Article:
There are many reasons to clone your outdoor marijuana plants, but nearly all of them involve wanting to continue a special plant from a special strain. The other big reason, which amounts to the same thing, is for seed production. After a successful harvest a grower might fall in love with a particular strain and want to always have some more of it in successive harvests.
Though at first blush it sounds difficult, and maybe even a little bit unethical, rest assured it’s easier than you think and as old as cultivation itself. Many people have cloned already: by taking cuttings from non-marijuana plants, letting them root, and reporting them. The principle is the same with marijuana, but there are a few extra steps you may want to try to ensure success, since this is not just an ordinary houseplant.
Though almost any mature marijuana plant can be cloned, it is probably best to choose a younger one that is about two to three months old. lf it is unavoidable, and you have to use an older plant, then the process doesn’t change, but be more attentive to the needs of the plant, especially its watering needs, in the first few weeks. Before you clip a branch from the parent marijuana plant, heavily water the plant and check the PH of the soil. Know what is within good range for your climate and soil type. If necessary, you may need to make adjustments before proceeding. Heavily water the plant for about three days.
When clipping the branch, try to choose one of the larger ones near the bottom with good, full leaves. Cut at an angle, as you would flowers before placing them in a vase. As soon as you’ve cut the branch place it in some lukewarm water. After transporting the cutting back to your nursery (or greenhouse) prepare it for rooting in small peat pots or rooting cubes, which are available at any plant store. They will also offer soilless mixtures for rooting cuttings. These are usually gel mixtures or liquids that are diluted in mineral water or other not-tap water. Some marijuana growers prefer rolling the branch in a rooting powder or gel. Each method has its adherents and detractors. Decide for yourself over time.
Keep the marijuana cuttings moist by periodically spraying them with water and place them in an enclosure that allows airflow but keeps them from getting too dry. One idea a cannabis grower in San Francisco uses is a tent made out of resealable freezer bags. This allows him to leave a small portion open to allow air to circulate throughout the day; easy access for the multiple water mistings the clones receive per day; and a tent to trap the humidity inside. At the same timed expose the marijuana plants to near constant tight- much more than 12 hours a day – unless you are cloning for sex. In a few weeks, the clones should develop roots. Replant carefully.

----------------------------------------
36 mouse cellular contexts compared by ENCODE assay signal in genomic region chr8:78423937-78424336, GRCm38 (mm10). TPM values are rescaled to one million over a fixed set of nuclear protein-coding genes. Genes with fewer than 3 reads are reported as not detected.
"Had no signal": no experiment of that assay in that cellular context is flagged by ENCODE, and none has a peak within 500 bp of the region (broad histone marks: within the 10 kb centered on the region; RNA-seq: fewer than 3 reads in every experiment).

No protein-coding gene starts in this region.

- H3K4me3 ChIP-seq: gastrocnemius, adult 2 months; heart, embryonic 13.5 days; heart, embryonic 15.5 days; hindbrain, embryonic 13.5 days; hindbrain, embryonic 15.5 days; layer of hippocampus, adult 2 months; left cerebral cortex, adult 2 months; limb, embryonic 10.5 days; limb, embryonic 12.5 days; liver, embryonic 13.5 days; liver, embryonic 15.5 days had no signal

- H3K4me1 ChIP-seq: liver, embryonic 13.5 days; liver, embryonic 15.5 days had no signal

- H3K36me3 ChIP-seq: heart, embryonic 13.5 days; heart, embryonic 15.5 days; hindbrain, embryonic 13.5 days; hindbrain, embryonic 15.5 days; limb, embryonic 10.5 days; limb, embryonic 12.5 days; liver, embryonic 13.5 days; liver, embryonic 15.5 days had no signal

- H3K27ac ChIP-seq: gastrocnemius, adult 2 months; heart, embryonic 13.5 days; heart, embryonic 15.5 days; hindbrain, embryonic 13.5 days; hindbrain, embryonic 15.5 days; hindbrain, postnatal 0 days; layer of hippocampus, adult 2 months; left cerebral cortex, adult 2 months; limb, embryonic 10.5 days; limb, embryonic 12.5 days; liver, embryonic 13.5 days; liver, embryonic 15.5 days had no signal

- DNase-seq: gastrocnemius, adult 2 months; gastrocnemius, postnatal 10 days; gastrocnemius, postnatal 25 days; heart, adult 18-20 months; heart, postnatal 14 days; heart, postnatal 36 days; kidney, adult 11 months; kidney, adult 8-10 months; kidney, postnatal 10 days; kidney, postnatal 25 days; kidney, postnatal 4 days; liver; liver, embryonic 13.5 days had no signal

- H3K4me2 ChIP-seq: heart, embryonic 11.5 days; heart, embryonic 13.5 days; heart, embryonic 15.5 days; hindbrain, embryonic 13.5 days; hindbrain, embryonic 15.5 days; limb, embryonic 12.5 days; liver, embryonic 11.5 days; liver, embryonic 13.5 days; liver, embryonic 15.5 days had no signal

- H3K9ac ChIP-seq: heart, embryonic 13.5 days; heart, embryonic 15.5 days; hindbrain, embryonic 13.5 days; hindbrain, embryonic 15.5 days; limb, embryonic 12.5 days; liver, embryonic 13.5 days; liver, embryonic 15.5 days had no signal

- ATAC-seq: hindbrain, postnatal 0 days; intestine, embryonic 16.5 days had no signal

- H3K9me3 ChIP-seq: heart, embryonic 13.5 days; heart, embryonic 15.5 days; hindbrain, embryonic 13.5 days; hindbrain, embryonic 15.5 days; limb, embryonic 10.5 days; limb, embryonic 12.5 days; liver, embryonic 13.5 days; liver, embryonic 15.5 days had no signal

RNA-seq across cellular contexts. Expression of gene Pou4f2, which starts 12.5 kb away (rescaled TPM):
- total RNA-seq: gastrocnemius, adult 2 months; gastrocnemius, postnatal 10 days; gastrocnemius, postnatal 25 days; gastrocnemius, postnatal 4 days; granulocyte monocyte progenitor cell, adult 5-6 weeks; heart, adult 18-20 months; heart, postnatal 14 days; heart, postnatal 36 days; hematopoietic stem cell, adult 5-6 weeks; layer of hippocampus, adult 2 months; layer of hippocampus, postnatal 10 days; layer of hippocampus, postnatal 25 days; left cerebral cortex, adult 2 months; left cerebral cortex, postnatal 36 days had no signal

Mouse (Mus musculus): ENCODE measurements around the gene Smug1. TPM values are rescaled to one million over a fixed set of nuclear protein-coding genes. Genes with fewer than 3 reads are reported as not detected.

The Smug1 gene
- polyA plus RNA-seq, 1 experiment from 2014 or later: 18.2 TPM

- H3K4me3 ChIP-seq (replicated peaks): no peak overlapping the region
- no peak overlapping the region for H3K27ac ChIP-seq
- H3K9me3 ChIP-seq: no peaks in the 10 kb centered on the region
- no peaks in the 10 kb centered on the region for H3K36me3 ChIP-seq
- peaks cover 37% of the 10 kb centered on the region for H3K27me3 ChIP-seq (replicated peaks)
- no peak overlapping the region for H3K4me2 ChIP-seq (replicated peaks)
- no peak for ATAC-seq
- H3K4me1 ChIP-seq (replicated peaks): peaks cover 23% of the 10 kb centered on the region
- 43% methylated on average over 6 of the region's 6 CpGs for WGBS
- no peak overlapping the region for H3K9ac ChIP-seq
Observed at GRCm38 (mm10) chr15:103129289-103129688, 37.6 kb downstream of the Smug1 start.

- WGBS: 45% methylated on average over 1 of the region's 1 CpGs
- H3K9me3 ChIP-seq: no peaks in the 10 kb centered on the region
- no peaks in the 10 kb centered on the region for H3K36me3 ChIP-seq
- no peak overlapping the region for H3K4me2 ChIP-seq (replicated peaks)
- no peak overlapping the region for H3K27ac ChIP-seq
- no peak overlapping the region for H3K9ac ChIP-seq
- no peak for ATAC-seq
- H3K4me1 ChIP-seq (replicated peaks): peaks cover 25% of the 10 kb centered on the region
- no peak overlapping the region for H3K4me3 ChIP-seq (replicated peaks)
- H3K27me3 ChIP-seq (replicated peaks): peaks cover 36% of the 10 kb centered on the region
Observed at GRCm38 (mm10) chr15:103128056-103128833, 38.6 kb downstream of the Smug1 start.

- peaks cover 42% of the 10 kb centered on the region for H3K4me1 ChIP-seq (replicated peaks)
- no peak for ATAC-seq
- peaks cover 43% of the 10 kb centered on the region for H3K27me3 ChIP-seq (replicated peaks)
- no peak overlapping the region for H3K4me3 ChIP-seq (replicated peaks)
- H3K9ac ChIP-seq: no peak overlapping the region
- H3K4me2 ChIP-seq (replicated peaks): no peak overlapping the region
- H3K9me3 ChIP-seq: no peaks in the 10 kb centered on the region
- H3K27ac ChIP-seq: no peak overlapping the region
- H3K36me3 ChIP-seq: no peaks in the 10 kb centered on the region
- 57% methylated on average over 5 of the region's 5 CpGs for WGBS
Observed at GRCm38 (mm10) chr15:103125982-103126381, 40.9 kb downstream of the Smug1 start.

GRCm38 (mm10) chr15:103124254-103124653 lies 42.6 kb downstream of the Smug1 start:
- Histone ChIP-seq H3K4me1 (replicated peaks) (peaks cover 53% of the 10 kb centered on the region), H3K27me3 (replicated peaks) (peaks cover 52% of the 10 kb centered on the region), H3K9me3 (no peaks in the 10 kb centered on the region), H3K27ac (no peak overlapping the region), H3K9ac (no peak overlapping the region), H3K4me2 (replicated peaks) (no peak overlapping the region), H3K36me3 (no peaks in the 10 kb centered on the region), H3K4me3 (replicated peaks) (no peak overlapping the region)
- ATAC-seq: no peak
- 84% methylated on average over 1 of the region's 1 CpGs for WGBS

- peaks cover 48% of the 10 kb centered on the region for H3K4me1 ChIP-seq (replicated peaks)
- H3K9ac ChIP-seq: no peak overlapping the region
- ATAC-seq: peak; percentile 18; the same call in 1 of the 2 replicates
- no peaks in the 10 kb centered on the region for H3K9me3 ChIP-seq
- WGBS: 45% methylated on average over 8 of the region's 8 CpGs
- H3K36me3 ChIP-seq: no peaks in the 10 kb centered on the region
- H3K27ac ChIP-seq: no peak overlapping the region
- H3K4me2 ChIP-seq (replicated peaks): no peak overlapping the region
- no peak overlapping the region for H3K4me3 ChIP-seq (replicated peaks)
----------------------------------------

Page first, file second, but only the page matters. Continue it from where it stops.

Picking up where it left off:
Cloning For Sex
When cloning for females however, there is one extra step you should take and that is to sex the little cuttings. Instead of exposing the marijuana plants to near constant light you have to actually convince them that they are flowering by depriving them of light. The cuttings must also be mature enough to flower and thus taken from marijuana plants that have about three to four reeks vegetative growth in them which is distinguished by calyx development. For about two weeks make sure the marijuana plants receive complete darkness for at least 12 hours straight. If you make a mistake and some light, even the smallest amount gets to them, then you can’t count the days leading up to that and you have to start over.
If you’ve done your job correctly, after two weeds tiny blossoms will have appeared in the node region of your cuttings. Keep flowering them and eventually it will be clear which are female and which are male. Transplant the females and get rid of the males unless you want them for seeding or something. Your marijuana plants will return to the vegetative state in a little less than a week provided that they receive at least 13 hours of sunlight but more light is better. If this does not work then bathe them in light for 24 hours for at least 2 days before letting them re-sync with the seasonal light pattern.